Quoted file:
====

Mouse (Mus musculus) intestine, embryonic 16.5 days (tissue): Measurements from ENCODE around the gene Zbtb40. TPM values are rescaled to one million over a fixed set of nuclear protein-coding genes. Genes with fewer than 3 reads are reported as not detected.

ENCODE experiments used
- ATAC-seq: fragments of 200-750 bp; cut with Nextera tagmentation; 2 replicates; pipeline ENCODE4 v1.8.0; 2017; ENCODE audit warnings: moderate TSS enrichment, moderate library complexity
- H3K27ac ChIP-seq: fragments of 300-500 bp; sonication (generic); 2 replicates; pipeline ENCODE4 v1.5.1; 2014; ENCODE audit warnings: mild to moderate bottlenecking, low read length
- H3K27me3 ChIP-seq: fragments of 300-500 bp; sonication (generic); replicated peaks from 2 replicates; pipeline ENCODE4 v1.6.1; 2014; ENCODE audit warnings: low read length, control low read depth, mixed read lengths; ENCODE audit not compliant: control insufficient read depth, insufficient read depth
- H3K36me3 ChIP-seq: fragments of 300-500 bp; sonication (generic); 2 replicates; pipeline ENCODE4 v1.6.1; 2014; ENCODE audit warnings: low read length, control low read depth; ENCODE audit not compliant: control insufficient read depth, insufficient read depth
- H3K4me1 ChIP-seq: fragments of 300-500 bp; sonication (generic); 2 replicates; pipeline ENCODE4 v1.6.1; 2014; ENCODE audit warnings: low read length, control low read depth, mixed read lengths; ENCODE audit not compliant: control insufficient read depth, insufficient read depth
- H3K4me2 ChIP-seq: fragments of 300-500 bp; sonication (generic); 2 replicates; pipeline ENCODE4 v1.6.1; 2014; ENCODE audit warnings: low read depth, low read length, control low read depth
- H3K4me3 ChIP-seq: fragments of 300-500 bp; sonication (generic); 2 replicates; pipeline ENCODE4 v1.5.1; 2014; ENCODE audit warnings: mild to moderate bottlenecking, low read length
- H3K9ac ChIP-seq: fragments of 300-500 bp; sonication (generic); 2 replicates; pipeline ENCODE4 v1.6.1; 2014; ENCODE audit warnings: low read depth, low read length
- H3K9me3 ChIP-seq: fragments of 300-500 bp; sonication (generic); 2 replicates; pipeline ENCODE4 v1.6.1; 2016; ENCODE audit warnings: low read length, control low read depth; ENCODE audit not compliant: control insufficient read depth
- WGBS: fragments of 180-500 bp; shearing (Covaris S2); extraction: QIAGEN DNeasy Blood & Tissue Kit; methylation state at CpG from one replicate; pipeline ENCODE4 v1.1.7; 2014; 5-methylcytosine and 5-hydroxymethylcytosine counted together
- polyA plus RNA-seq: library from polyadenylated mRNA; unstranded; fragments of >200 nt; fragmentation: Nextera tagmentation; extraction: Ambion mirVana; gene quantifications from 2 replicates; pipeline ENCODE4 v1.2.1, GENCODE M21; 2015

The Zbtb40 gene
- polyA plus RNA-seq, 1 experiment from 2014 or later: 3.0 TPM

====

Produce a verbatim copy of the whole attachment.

Mouse (Mus musculus) intestine, embryonic 16.5 days (tissue): Measurements from ENCODE around the gene Zbtb40. TPM values are rescaled to one million over a fixed set of nuclear protein-coding genes. Genes with fewer than 3 reads are reported as not detected.

ENCODE experiments used
- ATAC-seq: fragments of 200-750 bp; cut with Nextera tagmentation; 2 replicates; pipeline ENCODE4 v1.8.0; 2017; ENCODE audit warnings: moderate TSS enrichment, moderate library complexity
- H3K27ac ChIP-seq: fragments of 300-500 bp; sonication (generic); 2 replicates; pipeline ENCODE4 v1.5.1; 2014; ENCODE audit warnings: mild to moderate bottlenecking, low read length
- H3K27me3 ChIP-seq: fragments of 300-500 bp; sonication (generic); replicated peaks from 2 replicates; pipeline ENCODE4 v1.6.1; 2014; ENCODE audit warnings: low read length, control low read depth, mixed read lengths; ENCODE audit not compliant: control insufficient read depth, insufficient read depth
- H3K36me3 ChIP-seq: fragments of 300-500 bp; sonication (generic); 2 replicates; pipeline ENCODE4 v1.6.1; 2014; ENCODE audit warnings: low read length, control low read depth; ENCODE audit not compliant: control insufficient read depth, insufficient read depth
- H3K4me1 ChIP-seq: fragments of 300-500 bp; sonication (generic); 2 replicates; pipeline ENCODE4 v1.6.1; 2014; ENCODE audit warnings: low read length, control low read depth, mixed read lengths; ENCODE audit not compliant: control insufficient read depth, insufficient read depth
- H3K4me2 ChIP-seq: fragments of 300-500 bp; sonication (generic); 2 replicates; pipeline ENCODE4 v1.6.1; 2014; ENCODE audit warnings: low read depth, low read length, control low read depth
- H3K4me3 ChIP-seq: fragments of 300-500 bp; sonication (generic); 2 replicates; pipeline ENCODE4 v1.5.1; 2014; ENCODE audit warnings: mild to moderate bottlenecking, low read length
- H3K9ac ChIP-seq: fragments of 300-500 bp; sonication (generic); 2 replicates; pipeline ENCODE4 v1.6.1; 2014; ENCODE audit warnings: low read depth, low read length
- H3K9me3 ChIP-seq: fragments of 300-500 bp; sonication (generic); 2 replicates; pipeline ENCODE4 v1.6.1; 2016; ENCODE audit warnings: low read length, control low read depth; ENCODE audit not compliant: control insufficient read depth
- WGBS: fragments of 180-500 bp; shearing (Covaris S2); extraction: QIAGEN DNeasy Blood & Tissue Kit; methylation state at CpG from one replicate; pipeline ENCODE4 v1.1.7; 2014; 5-methylcytosine and 5-hydroxymethylcytosine counted together
- polyA plus RNA-seq: library from polyadenylated mRNA; unstranded; fragments of >200 nt; fragmentation: Nextera tagmentation; extraction: Ambion mirVana; gene quantifications from 2 replicates; pipeline ENCODE4 v1.2.1, GENCODE M21; 2015

The Zbtb40 gene
- polyA plus RNA-seq, 1 experiment from 2014 or later: 3.0 TPM